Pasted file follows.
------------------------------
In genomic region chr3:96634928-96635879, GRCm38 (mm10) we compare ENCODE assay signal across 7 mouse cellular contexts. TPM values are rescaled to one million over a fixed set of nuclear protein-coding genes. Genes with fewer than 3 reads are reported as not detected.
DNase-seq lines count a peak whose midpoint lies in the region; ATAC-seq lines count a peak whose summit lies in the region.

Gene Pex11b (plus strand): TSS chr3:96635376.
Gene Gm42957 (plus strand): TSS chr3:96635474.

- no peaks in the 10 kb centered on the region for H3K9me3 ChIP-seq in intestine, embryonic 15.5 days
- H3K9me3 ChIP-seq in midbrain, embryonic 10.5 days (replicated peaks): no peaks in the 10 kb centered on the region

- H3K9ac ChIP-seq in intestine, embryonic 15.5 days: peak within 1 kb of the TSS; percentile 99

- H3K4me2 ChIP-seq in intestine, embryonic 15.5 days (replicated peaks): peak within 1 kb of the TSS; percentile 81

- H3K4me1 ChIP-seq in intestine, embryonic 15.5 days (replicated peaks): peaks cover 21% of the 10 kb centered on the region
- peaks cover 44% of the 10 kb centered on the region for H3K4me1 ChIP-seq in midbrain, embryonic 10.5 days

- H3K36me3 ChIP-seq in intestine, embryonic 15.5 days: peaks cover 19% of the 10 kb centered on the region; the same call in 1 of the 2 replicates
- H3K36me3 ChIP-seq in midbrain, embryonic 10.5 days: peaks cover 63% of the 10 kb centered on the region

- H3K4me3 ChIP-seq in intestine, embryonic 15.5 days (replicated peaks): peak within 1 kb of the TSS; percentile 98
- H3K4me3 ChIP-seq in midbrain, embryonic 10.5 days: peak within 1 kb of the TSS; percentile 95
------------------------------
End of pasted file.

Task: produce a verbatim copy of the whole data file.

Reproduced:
In genomic region chr3:96634928-96635879, GRCm38 (mm10) we compare ENCODE assay signal across 7 mouse cellular contexts. TPM values are rescaled to one million over a fixed set of nuclear protein-coding genes. Genes with fewer than 3 reads are reported as not detected.
DNase-seq lines count a peak whose midpoint lies in the region; ATAC-seq lines count a peak whose summit lies in the region.

Gene Pex11b (plus strand): TSS chr3:96635376.
Gene Gm42957 (plus strand): TSS chr3:96635474.

- no peaks in the 10 kb centered on the region for H3K9me3 ChIP-seq in intestine, embryonic 15.5 days
- H3K9me3 ChIP-seq in midbrain, embryonic 10.5 days (replicated peaks): no peaks in the 10 kb centered on the region

- H3K9ac ChIP-seq in intestine, embryonic 15.5 days: peak within 1 kb of the TSS; percentile 99

- H3K4me2 ChIP-seq in intestine, embryonic 15.5 days (replicated peaks): peak within 1 kb of the TSS; percentile 81

- H3K4me1 ChIP-seq in intestine, embryonic 15.5 days (replicated peaks): peaks cover 21% of the 10 kb centered on the region
- peaks cover 44% of the 10 kb centered on the region for H3K4me1 ChIP-seq in midbrain, embryonic 10.5 days

- H3K36me3 ChIP-seq in intestine, embryonic 15.5 days: peaks cover 19% of the 10 kb centered on the region; the same call in 1 of the 2 replicates
- H3K36me3 ChIP-seq in midbrain, embryonic 10.5 days: peaks cover 63% of the 10 kb centered on the region

- H3K4me3 ChIP-seq in intestine, embryonic 15.5 days (replicated peaks): peak within 1 kb of the TSS; percentile 98
- H3K4me3 ChIP-seq in midbrain, embryonic 10.5 days: peak within 1 kb of the TSS; percentile 95